United States District Court, S.D. Illinois
GARRION J. McKENNEY, # 465878, Plaintiff,
C/O GERMAIN, C/O HARRIS, C/O REID, and SGT. COLLINS, Defendants.
MEMORANDUM AND ORDER
GILBERT UNITED STATES DISTRICT JUDGE
is a pretrial detainee, currently incarcerated at the St.
Clair County Jail (“the Jail”). He has brought
this pro se civil rights action pursuant to 42
U.S.C. § 1983. Plaintiff claims that Defendants were
deliberately indifferent to a serious risk to his health from
being exposed repeatedly to exhaust fumes. This case is now
before the Court for a preliminary review of the Complaint
pursuant to 28 U.S.C. § 1915A.
§ 1915A, the Court is required to screen prisoner
complaints to filter out non-meritorious claims. See
28 U.S.C. § 1915A(a). The Court must dismiss any portion
of the Complaint that is legally frivolous, malicious, fails
to state a claim upon which relief may be granted, or asks
for money damages from a defendant who by law is immune from
such relief. 28 U.S.C. § 1915A(b).
action or claim is frivolous if “it lacks an arguable
basis either in law or in fact.” Neitzke v.
Williams, 490 U.S. 319, 325 (1989). Frivolousness is an
objective standard that refers to a claim that “no
reasonable person could suppose to have any merit.”
Lee v. Clinton, 209 F.3d 1025, 1026-27 (7th Cir.
2000). An action fails to state a claim upon which relief can
be granted if it does not plead “enough facts to state
a claim to relief that is plausible on its face.”
Bell Atlantic Corp. v. Twombly, 550 U.S. 544, 570
(2007). The claim of entitlement to relief must cross
“the line between possibility and plausibility.”
Id. at 557. Conversely, a complaint is plausible on
its face “when the plaintiff pleads factual content
that allows the court to draw the reasonable inference that
the defendant is liable for the misconduct alleged.”
Ashcroft v. Iqbal, 556 U.S. 662, 678 (2009).
Although the Court is obligated to accept factual allegations
as true, see Smith v. Peters, 631 F.3d 418, 419 (7th
Cir. 2011), some factual allegations may be so sketchy or
implausible that they fail to provide sufficient notice of a
plaintiff's claim. Brooks v. Ross, 578 F.3d 574,
581 (7th Cir. 2009). Additionally, Courts “should not
accept as adequate abstract recitations of the elements of a
cause of action or conclusory legal statements.”
Id. At the same time, however, the factual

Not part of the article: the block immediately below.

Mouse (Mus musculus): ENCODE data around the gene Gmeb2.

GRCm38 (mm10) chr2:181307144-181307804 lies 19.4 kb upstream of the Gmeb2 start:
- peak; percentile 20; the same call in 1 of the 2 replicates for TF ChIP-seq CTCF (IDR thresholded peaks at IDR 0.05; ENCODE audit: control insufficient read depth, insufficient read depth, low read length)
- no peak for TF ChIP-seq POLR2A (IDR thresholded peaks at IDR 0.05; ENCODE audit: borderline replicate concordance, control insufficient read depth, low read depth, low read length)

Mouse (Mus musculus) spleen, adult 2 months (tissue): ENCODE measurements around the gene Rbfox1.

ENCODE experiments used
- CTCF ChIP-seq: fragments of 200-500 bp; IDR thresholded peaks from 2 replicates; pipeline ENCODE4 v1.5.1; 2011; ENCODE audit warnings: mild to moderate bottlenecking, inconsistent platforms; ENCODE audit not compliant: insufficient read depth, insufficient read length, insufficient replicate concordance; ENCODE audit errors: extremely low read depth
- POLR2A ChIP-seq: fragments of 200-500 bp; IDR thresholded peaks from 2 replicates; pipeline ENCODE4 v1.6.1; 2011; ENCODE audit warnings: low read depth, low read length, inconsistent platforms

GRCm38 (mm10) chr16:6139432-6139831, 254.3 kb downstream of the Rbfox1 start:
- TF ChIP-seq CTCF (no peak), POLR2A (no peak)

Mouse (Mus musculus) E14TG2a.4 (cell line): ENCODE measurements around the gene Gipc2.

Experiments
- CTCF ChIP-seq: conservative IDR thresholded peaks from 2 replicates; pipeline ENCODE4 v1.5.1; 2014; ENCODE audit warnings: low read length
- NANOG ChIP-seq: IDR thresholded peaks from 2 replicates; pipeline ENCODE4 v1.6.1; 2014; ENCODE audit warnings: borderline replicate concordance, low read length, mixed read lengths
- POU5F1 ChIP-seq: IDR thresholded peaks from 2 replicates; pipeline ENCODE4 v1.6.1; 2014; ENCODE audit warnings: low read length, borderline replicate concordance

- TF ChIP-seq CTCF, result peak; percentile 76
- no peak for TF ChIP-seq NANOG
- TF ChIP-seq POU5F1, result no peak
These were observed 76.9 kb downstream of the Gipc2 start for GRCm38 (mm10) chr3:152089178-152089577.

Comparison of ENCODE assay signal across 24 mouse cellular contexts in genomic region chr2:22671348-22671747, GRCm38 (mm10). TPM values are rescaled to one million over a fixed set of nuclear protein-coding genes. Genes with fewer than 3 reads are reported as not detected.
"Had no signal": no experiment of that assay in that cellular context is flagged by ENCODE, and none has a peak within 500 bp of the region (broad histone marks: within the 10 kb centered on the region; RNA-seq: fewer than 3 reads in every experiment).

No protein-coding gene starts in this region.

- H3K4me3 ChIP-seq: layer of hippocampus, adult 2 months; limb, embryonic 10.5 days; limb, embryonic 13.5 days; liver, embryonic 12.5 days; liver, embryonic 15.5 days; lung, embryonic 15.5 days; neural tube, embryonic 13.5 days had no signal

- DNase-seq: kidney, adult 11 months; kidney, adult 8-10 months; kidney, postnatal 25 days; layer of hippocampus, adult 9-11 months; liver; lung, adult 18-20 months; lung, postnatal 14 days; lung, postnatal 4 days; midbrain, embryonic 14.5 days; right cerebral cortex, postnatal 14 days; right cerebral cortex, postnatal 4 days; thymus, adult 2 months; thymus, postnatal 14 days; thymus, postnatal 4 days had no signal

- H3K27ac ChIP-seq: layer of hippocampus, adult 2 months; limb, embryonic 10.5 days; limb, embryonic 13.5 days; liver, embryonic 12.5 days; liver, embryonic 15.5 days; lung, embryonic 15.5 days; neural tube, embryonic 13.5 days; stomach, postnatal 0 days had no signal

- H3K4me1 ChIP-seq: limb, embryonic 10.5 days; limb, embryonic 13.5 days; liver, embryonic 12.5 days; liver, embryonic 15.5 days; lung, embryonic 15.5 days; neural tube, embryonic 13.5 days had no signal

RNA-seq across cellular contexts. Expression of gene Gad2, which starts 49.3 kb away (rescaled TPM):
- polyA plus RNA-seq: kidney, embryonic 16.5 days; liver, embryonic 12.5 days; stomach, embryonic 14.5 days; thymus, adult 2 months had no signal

allegations of a pro se complaint are to be
liberally construed. See Arnett v. Webster, 658 F.3d
742, 751 (7th Cir. 2011); Rodriguez v. Plymouth Ambulance
Serv., 577 F.3d 816, 821 (7th Cir. 2009).
these standards, the Court finds that Plaintiff's claims
survive threshold review under § 1915A.
February 2018, Plaintiff was housed in the Jail's
L-Block. On February 1, 2018, he noticed hazardous fumes
coming into the housing area from a box truck with a bad
exhaust leak, which was parked outside. (Doc. 1, p. 5).
Plaintiff complained to C/O Harris, who explained that an air
handler was pulling the outside air into the cellblock.
Harris apparently did nothing to turn off the air handler
device or otherwise mitigate the problem.
one week later (February 8, 2018), exhaust fumes again came
back into the cellblock because the same box truck was parked
in the same location. Plaintiff asked for help, but officers
February 15, 2018, exhaust fumes again poured into the
cellblock. Harris opened the door to give the area some
circulation. The same thing happened on a weekly basis, with
Plaintiff and other inmates being exposed to the noxious
fumes for an hour each time. (Doc. 1, p. 5). Germain refused
to do anything to help, even though he said he smelled the
fumes. When another inmate blocked the door and screamed for
help, Collins and Reid responded, but apparently took no
action. Another officer (Miller, who is not a Defendant)
offered to open a door.
complained verbally and through captain complaints about the
repeated exposure to the fumes for over a month, but nothing
was done. Nobody responded to his captain complaints. He
suffered respiratory distress, dizziness, headaches, and
nausea. Sgt. Collins learned about the problem, but allowed
the exposure to continue. Finally, some time in March 2018,
all the prisoners on the cellblock were moved to a different
location. (Doc. 1, p. 5).
seeks monetary damages. (Doc. 1, p. 6).
Review Pursuant to 28 U.S.C. § 1915A
on the allegations of the Complaint, the Court finds it
convenient to characterize the pro se action in a
single count. The parties and the Court will use this
designation in all future pleadings and orders, unless
otherwise directed by a judicial officer of this Court. The
designation of this count does not constitute an opinion as
to its merit. Any other claim that is mentioned in the
Complaint but not addressed in this Order should be
considered dismissed without prejudice.
Count 1: Defendants exposed Plaintiff to
harmful exhaust fumes in his housing unit, in violation of